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There is a saying that, rather than finding a vulnerability in a strong security system, the hacker is more likely to hack into your system by social engineering, physically breaking into the room the server is in, getting help from an insider, or even physically forcing you to compromise, etc, or any other way bypassing the software system.

Count phishing as a form of social engineering, this seemed quite convincing. But is it (or its negative) supported by any statistical data, say in the following cases?

  1. For any hack.
  2. For systems where the administrators supposedly know security enough.
  3. For valuable targets.
  4. Maybe others.
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    Only amateurs attack machines; professionals target people. -- Bruce Schneier This is because your defense is only as strong as its weakest point, and that weakest point is almost always going to be a person. Having said that, your question's too broad to answer. Define "hack". Is it a hack when a jealous lover tries to access his/her partner's Facebook account or smartphone? And then how would you go about collecting data on hacks or attempted hacks? Most aren't even noticed, let alone reported, so any stats you do get would have a massive hole and bias built into them. – HopelessN00b Apr 18 '16 at 20:40
  • @HopelessN00b Yes, so I only expect answers for at least one case, such as for a type of valuable targets. But I don't think stats for Facebook hacks are completely infeasible, just probably inaccurate. They have logs if a known security hole is fixed. And a few websites have alternative measures to prevent access even if the password is correct. That's not successful hacks and sometimes even not attempted hacks, but the data may represent something. – user23013 Apr 19 '16 at 4:19
  • @HopelessN00b I know the point and even hope it is true. But 1. One hack because of a security hole sometimes is replicable everywhere around the world. The fact that even amateurs could do that only makes it more common. 2. Sometimes the admins are not qualified for setting up good security even though they are supposed to. – user23013 Apr 19 '16 at 4:26
  • @HopelessN00b - you can sample differently. Buy second hand phones and see what has happened to them. The SANS health care report I mentioned below used detection of outgoing malicious traffic to detect compromised health institutes. There will be holes, such as people who blank their phones before selling, but these can be so rare the stats would still be valid or at least useful. – Michael Apr 19 '16 at 8:21
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Simple answer. That's no longer true, malware attacks are now most common. However that doesn't mean they are most important to everyone.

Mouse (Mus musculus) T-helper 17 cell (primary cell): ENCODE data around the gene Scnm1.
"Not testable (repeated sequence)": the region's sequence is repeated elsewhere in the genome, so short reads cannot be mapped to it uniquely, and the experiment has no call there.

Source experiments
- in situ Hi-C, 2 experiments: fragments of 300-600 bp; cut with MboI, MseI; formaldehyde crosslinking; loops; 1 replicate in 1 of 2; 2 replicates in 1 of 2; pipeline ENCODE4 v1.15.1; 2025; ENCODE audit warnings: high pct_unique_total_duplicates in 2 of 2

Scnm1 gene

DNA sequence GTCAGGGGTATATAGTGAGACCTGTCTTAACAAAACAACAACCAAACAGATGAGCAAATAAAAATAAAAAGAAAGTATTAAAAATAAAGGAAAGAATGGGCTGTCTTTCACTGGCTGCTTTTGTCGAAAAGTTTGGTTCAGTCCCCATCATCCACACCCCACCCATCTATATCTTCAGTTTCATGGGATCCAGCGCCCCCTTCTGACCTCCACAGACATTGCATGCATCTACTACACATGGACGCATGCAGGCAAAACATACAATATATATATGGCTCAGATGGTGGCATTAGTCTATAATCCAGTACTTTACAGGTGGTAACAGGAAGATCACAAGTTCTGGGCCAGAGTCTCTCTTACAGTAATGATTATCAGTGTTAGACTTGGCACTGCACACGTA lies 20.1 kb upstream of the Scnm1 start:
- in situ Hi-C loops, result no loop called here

Various bodies like SANS/CERT and so on publish statistics of incidents they handle (for example UK Cert Q3 2015 report). Key quote:

malware is, and remains, the greatest threat to cybersecurity.

And that seems to be clear across almost all domains and reports. After that Phishing is almost universally listed second. This doesn't match with the (old) conventional wisdom that most attacks are social because most malware attacks are now automated. Instead of targeting one chosen machine, they are part of an massive automated attack looking for victims that match a given vulnerability.

By definition, however the statistics only cover the "unsuccessful" cases where the hackers get caught or don't even try to hide. For example there is a lack of reported cases where hardware was compromised during delivery. That's probably because people only just started looking. Apple seems to be a target for this and started checking all circuit boards. Soon we might find out that it's an important case. Or maybe they won't choose or be able to tell us:

Many of the organizations were compromised and, therefore, out of compliance for months, and some for the duration of the study—meaning they never detected their compromises or outbound malicious communications, nor did they acknowledge warnings from the Norse response team. - quote from SANS health care report - nobody will ever investigate these cases

However the whole statistical approach is misleading. It's "think like an engineer" instead of "think like an attacker". The majority of malware is randomly attacking everyone and don't particularly care who they get. For them the weakest link is the computer with the worst security. Probably, because they are working in big companies who actually hire security people, most security people should be more worried about a targeted attacker such as an employee or overseas competitor who will be more likely to use a social attack simply because the cost of entry is lower than writing custom malware. Even if an attacker is using malware for compromise, they may need to get it past your firewall. They compromise one machine via a phishing mail and then 1000 more inside your company with a worm. Does that count as one phishing attack and 1000 malware attacks? In the statistics it does.

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